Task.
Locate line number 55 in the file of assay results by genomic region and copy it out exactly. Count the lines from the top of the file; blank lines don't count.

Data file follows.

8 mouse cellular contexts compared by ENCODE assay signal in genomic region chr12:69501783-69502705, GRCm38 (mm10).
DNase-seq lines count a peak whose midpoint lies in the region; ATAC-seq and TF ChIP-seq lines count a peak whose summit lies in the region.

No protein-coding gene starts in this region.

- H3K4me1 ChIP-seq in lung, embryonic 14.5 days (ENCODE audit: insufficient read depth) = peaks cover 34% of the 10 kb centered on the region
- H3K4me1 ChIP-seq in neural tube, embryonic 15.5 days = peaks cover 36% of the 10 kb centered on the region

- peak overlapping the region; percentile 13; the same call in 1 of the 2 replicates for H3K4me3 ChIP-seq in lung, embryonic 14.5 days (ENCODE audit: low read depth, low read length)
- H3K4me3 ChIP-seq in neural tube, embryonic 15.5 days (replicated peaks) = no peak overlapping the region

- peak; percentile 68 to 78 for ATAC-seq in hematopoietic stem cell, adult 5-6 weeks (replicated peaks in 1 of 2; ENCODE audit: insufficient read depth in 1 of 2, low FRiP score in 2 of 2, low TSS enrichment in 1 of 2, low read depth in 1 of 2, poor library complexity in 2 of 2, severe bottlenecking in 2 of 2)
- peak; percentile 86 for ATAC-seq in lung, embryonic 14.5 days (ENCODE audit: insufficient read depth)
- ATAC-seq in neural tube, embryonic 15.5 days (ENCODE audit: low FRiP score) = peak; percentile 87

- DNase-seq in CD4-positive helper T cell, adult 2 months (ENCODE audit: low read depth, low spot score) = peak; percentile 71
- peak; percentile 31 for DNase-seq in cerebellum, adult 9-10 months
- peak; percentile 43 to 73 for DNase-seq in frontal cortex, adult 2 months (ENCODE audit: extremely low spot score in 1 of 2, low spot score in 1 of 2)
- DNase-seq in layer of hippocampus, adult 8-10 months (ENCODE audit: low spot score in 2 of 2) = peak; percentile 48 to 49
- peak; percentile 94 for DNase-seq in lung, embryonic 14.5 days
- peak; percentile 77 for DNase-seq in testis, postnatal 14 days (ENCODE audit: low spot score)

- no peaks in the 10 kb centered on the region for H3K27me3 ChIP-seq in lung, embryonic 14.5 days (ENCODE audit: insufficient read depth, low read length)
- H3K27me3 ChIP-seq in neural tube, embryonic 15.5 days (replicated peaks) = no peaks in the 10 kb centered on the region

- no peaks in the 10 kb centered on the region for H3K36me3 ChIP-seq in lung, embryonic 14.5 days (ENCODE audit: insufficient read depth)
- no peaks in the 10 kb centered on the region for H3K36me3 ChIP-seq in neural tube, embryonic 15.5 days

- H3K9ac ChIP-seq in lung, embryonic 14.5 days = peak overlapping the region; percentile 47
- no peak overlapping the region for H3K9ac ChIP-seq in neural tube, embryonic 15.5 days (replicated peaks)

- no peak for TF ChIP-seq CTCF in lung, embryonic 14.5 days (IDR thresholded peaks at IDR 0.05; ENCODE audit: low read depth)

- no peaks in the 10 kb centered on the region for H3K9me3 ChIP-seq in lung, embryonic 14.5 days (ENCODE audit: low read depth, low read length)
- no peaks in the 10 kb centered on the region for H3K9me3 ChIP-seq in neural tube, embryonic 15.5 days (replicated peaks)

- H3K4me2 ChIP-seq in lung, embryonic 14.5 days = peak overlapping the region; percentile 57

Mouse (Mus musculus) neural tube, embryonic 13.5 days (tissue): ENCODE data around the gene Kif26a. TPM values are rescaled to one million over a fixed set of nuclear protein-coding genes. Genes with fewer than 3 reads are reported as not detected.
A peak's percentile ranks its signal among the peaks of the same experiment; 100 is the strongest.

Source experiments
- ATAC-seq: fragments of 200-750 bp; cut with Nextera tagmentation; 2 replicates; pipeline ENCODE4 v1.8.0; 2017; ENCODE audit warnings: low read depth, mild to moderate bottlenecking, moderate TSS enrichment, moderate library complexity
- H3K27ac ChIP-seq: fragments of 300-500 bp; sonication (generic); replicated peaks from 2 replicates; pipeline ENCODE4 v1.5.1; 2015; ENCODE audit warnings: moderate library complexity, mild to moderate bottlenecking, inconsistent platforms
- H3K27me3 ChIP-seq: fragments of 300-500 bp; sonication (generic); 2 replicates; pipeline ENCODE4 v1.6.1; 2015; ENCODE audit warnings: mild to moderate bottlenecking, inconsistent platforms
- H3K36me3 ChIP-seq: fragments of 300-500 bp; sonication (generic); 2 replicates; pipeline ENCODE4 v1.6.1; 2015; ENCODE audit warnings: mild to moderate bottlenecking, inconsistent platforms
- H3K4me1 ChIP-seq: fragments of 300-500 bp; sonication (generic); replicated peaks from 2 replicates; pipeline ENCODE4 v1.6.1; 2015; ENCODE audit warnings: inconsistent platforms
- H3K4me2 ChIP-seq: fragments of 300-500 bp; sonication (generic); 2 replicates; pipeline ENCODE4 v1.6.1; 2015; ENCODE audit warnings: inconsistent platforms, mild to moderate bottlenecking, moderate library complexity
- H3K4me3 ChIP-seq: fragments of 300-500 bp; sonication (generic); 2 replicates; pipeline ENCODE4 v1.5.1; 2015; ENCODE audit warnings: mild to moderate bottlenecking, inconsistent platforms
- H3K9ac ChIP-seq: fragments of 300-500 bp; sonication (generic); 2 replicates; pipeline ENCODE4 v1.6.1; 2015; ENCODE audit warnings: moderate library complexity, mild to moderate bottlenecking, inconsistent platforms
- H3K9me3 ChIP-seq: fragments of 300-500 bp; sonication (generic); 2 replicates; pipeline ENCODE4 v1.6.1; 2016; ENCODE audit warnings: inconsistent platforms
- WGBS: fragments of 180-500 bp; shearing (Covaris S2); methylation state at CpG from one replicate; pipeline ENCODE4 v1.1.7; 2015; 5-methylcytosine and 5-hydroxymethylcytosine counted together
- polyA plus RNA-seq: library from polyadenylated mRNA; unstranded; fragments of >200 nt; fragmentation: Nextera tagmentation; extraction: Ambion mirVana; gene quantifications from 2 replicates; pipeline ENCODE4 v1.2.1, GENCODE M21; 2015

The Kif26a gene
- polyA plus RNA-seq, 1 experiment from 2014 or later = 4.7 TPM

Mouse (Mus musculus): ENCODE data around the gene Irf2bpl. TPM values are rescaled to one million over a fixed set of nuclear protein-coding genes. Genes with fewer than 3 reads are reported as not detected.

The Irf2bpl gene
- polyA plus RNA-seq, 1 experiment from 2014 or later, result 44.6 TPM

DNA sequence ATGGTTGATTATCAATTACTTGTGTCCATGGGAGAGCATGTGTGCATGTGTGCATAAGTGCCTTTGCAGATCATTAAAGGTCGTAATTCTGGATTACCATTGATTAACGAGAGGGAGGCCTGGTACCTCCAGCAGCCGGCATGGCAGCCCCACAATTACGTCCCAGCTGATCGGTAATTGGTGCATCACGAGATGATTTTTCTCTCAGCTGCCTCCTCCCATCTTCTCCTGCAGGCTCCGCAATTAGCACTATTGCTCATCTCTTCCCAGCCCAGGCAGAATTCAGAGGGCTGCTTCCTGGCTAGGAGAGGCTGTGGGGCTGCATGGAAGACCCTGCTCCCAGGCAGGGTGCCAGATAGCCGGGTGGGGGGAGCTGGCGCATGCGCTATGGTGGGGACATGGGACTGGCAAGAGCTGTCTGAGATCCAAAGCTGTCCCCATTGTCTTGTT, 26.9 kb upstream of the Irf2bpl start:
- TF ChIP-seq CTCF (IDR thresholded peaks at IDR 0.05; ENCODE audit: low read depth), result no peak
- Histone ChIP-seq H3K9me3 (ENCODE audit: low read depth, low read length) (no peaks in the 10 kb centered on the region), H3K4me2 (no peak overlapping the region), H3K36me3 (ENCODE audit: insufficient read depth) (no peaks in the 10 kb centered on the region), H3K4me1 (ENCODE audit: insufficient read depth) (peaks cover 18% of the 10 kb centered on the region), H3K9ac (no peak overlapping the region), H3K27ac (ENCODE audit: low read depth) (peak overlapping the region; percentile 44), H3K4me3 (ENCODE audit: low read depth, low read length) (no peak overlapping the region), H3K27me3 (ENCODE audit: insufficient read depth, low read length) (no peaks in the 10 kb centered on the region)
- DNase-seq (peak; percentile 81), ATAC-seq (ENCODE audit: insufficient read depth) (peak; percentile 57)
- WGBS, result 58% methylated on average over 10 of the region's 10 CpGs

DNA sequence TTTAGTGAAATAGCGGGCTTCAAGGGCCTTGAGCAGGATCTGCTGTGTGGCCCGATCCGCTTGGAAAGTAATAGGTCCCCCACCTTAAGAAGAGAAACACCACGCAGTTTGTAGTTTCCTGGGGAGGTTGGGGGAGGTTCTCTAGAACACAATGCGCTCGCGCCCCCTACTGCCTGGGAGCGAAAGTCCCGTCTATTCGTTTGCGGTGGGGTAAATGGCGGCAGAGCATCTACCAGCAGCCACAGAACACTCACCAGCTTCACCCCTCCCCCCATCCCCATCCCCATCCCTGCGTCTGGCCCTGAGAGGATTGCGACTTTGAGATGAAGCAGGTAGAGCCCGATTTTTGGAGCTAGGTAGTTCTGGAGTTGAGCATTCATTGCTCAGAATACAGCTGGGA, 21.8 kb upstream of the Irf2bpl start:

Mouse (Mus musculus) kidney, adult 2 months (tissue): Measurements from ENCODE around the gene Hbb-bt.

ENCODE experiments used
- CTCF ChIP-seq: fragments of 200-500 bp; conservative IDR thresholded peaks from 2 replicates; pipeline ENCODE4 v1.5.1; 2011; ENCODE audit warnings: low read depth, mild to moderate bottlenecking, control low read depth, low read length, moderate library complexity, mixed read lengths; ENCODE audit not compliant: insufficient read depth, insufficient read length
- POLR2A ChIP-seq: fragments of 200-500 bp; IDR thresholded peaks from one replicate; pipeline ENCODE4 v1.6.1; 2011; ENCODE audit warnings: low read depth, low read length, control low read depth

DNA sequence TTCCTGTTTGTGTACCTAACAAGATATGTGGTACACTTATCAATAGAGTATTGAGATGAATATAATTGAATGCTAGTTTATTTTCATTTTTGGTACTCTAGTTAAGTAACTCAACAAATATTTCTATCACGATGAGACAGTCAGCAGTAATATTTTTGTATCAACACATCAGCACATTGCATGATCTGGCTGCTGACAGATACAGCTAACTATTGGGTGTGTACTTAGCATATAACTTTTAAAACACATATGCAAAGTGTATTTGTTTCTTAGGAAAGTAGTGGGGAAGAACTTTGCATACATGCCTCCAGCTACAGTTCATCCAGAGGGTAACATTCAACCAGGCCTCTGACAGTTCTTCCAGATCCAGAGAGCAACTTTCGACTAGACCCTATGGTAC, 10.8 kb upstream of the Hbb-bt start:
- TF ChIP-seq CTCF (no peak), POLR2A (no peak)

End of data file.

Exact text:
- POLR2A ChIP-seq: fragments of 200-500 bp; IDR thresholded peaks from one replicate; pipeline ENCODE4 v1.6.1; 2011; ENCODE audit warnings: low read depth, low read length, control low read depth